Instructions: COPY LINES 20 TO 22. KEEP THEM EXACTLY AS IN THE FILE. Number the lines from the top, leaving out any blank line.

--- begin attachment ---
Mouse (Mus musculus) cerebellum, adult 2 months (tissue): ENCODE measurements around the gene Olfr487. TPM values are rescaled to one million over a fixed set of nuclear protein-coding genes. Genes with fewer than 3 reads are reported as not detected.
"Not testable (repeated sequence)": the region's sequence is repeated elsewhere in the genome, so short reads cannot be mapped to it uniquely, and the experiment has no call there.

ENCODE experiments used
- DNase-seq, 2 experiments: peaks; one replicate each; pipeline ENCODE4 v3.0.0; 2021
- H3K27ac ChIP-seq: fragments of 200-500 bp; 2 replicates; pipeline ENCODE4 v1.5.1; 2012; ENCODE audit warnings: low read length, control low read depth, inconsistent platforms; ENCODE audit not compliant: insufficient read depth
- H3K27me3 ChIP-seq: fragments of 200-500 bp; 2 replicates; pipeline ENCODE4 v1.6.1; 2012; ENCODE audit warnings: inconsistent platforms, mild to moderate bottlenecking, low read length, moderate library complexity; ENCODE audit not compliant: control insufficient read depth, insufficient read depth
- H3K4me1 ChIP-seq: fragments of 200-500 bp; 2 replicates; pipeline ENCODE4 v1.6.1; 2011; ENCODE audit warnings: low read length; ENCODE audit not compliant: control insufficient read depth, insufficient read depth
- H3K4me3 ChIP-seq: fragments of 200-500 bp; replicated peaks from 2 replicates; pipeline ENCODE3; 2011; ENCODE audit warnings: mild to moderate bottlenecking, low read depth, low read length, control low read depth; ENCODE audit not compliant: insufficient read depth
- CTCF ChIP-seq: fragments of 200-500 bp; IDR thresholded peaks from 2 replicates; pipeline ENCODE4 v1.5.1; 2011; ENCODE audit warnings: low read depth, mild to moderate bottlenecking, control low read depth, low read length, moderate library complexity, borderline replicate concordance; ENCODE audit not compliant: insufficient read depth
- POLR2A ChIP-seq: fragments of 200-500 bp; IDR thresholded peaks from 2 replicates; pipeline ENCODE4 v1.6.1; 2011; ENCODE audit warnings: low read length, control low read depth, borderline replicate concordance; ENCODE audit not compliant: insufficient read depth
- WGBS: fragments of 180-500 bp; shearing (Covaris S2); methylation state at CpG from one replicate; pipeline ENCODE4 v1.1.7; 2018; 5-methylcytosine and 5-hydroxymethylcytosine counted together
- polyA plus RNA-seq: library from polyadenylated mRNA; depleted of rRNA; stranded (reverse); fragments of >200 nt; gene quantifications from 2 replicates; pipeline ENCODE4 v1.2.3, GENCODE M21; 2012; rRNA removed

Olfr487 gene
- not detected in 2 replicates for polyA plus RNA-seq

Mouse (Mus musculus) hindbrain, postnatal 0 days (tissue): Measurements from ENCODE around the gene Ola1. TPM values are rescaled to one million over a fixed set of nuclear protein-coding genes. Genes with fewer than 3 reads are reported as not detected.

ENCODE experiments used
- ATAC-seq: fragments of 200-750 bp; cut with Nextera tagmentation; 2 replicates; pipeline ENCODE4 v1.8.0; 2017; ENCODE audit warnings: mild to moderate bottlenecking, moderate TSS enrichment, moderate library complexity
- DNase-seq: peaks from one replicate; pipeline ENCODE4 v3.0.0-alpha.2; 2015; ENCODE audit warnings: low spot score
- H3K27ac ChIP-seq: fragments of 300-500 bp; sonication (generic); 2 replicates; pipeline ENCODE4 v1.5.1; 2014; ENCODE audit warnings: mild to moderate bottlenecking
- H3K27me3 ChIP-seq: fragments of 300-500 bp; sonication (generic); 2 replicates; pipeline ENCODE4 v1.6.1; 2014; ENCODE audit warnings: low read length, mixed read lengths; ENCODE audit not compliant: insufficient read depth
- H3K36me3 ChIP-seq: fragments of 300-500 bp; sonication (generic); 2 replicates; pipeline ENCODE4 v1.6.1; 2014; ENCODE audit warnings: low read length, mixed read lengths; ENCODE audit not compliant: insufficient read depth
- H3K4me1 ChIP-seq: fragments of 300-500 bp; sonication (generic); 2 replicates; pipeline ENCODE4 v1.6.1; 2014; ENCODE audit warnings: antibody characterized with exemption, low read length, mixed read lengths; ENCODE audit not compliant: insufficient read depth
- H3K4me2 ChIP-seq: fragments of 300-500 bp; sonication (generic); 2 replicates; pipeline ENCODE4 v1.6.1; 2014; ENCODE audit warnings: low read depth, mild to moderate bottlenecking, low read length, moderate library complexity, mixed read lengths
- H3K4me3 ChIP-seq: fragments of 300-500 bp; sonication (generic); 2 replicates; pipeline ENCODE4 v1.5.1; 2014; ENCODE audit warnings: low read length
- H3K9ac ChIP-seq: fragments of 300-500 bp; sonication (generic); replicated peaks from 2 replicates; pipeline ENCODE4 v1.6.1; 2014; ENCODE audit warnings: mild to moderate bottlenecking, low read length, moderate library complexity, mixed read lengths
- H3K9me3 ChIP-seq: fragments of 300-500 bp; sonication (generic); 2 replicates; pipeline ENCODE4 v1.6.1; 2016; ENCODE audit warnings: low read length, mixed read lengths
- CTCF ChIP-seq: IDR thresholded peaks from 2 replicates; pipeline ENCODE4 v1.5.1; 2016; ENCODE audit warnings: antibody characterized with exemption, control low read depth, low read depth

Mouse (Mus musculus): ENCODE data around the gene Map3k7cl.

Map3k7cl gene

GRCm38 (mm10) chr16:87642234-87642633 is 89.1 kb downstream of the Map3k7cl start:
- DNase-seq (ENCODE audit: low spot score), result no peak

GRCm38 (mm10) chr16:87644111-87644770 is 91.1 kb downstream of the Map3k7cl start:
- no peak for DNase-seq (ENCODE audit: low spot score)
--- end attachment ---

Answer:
- H3K27me3 ChIP-seq: fragments of 300-500 bp; sonication (generic); 2 replicates; pipeline ENCODE4 v1.6.1; 2014; ENCODE audit warnings: low read length, mixed read lengths; ENCODE audit not compliant: insufficient read depth
- H3K36me3 ChIP-seq: fragments of 300-500 bp; sonication (generic); 2 replicates; pipeline ENCODE4 v1.6.1; 2014; ENCODE audit warnings: low read length, mixed read lengths; ENCODE audit not compliant: insufficient read depth
- H3K4me1 ChIP-seq: fragments of 300-500 bp; sonication (generic); 2 replicates; pipeline ENCODE4 v1.6.1; 2014; ENCODE audit warnings: antibody characterized with exemption, low read length, mixed read lengths; ENCODE audit not compliant: insufficient read depth